Even though I had missed out on the chance to fully experience the practice of a curator, I still learned a lot about what one does. With more space, I could attempt an essay on what curating is (to me, at that point in time), or “a portrait of a curator”. I would like to take this opportunity to thank Kenneth for being the supervisor who says the most precise things, and speaks volumes through his lack of words or actions at other times.

The 10 weeks of my internship can be very clearly mapped by the reading material. It was great to have these readings and tasks as clear signposts for the period. The general theories on the haptic, the conversations between Ng Eng Teng and T.K.Sabapathy, Singapore’s art history, the methods of curation - we needed to constantly step back and forth from the artwork we were dealing with during the conceptualisation, for there is both the grander narrative and the physical objects to consider.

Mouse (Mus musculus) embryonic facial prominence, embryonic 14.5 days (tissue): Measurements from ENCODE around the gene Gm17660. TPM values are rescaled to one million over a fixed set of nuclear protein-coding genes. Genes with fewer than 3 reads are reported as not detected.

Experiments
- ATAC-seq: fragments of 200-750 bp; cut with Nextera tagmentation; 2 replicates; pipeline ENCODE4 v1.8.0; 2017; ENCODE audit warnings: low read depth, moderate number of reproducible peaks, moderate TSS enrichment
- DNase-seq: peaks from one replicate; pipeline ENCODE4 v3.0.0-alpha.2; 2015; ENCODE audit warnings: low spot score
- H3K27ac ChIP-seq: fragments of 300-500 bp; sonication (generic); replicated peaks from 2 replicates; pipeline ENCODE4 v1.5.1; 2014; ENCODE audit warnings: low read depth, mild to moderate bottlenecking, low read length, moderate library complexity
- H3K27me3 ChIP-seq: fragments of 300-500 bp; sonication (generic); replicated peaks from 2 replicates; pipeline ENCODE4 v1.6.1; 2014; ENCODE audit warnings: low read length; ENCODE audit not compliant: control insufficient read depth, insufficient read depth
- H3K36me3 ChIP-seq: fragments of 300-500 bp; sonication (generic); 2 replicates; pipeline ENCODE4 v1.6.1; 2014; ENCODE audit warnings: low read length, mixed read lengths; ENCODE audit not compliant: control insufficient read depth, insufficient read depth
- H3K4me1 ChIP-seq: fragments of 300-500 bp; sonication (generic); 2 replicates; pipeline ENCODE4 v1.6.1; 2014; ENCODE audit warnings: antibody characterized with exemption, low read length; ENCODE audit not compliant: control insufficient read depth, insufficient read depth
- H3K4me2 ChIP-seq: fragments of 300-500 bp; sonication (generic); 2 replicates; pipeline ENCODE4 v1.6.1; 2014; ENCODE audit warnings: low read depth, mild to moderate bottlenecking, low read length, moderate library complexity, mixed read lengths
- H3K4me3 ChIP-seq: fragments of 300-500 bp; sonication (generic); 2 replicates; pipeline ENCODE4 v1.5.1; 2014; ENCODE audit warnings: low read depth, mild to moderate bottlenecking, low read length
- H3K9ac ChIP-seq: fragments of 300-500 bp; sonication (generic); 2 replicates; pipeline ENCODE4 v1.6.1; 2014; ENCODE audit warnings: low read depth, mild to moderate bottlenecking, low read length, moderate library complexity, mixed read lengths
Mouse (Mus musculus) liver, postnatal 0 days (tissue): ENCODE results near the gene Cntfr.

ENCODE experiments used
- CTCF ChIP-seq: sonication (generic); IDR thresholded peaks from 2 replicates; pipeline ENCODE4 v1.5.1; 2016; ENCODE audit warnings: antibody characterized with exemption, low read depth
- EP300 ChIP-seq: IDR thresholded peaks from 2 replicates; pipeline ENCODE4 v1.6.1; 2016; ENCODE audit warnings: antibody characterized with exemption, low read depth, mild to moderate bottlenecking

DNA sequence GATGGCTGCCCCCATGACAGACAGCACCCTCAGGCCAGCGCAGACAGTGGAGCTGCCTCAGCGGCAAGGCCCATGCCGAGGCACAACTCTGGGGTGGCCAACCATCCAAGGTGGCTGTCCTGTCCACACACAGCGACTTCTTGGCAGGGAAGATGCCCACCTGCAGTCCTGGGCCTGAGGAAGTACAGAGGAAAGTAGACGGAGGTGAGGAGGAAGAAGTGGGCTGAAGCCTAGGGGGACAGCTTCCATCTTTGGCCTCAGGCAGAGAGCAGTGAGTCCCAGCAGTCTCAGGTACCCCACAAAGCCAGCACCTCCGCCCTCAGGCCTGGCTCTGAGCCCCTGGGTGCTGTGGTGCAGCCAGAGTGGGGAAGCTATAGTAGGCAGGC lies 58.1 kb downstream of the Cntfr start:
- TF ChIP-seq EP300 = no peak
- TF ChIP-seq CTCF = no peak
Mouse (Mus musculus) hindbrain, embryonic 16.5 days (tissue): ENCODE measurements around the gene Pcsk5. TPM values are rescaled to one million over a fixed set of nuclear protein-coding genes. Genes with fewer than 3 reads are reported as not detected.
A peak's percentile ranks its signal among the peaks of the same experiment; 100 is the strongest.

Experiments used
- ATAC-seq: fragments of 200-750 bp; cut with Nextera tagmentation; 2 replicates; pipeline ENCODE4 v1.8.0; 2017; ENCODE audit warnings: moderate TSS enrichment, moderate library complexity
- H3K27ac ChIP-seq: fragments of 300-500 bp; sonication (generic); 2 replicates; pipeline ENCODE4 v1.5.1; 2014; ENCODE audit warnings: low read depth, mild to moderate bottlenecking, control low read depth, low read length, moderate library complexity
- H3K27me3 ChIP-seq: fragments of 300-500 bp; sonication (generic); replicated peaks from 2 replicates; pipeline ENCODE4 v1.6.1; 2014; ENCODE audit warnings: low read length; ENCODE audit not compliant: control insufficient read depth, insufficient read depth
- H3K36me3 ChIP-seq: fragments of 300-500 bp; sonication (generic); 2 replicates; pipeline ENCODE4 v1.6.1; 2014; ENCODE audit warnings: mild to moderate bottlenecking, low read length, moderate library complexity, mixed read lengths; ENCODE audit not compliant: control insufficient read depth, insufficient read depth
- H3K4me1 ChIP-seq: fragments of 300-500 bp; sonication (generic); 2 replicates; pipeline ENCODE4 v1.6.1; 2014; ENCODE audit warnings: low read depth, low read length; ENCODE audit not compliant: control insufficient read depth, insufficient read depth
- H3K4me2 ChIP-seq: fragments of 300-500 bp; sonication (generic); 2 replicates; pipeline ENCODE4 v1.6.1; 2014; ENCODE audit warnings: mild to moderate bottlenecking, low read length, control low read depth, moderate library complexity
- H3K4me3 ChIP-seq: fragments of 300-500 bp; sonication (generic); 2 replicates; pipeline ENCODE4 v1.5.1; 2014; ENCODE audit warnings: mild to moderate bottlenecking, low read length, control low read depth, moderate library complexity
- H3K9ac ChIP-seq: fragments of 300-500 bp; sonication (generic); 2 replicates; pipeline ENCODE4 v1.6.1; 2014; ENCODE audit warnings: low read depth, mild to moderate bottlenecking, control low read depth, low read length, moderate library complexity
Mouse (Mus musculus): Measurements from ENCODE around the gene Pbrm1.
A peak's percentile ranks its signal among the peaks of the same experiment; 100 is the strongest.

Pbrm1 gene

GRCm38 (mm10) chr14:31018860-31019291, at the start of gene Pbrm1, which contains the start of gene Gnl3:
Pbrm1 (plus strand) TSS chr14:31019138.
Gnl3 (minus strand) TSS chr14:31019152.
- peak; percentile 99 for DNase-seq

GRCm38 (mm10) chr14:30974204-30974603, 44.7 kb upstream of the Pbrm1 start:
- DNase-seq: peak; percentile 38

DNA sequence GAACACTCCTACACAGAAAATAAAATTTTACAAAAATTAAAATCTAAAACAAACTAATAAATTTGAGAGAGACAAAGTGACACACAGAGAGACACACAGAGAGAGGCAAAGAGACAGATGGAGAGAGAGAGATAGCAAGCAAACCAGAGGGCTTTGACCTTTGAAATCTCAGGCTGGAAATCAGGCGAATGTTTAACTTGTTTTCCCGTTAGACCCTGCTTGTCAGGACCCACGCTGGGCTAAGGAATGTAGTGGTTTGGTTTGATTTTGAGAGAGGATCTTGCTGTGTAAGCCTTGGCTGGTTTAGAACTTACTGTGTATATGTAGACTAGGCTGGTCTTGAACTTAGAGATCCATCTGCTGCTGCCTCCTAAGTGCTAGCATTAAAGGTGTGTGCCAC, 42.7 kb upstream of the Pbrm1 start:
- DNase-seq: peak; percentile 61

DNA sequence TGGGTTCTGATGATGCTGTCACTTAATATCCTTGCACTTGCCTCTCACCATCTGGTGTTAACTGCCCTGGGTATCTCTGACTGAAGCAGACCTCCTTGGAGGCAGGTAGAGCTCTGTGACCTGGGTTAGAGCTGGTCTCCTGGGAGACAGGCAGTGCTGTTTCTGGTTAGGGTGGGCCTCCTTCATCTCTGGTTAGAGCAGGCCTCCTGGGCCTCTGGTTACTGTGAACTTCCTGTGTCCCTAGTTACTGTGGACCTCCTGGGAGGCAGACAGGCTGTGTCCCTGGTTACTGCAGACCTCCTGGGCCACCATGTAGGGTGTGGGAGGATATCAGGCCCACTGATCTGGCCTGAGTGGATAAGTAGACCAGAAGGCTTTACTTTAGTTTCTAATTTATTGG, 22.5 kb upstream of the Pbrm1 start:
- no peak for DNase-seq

As a practice, I was tasked to visit Singapore Art Museum to analyze their methods, and transcribed an annotated bibliography of Ng Eng Teng which helped provide a larger picture of where Ng Eng Teng stood in the art world and Singaporean society.

Pictured are proof of my tendencies towards the hands-on things such as inventing this contraption (for transcription) out of laziness, and doing very rough sketches when tasked to come up with 12 of Ng Eng Teng’s representative works. I wouldn’t mind being hired to help out with exhibition set ups in the future! 

The massive amounts of freedom this internship allows is greatly appreciated by someone like me who is terrible at staying put at a spot for long hours. It simply does not sit well with me. On several occasions, the gallery desk became mine when I needed to familiarize myself with the space. Familiarizing is not just about memorizing the floor plan, it is a direct, physical interaction with the works and spaces, and noting down the pauses you make at each spot.

Playful observation and forcing the “fright” sculpture to surrender with my shadow pistol proved to have contributed to my work as well, for it was this moment where I experienced how the position of the work in relation to the audience greatly influences how the work can be read.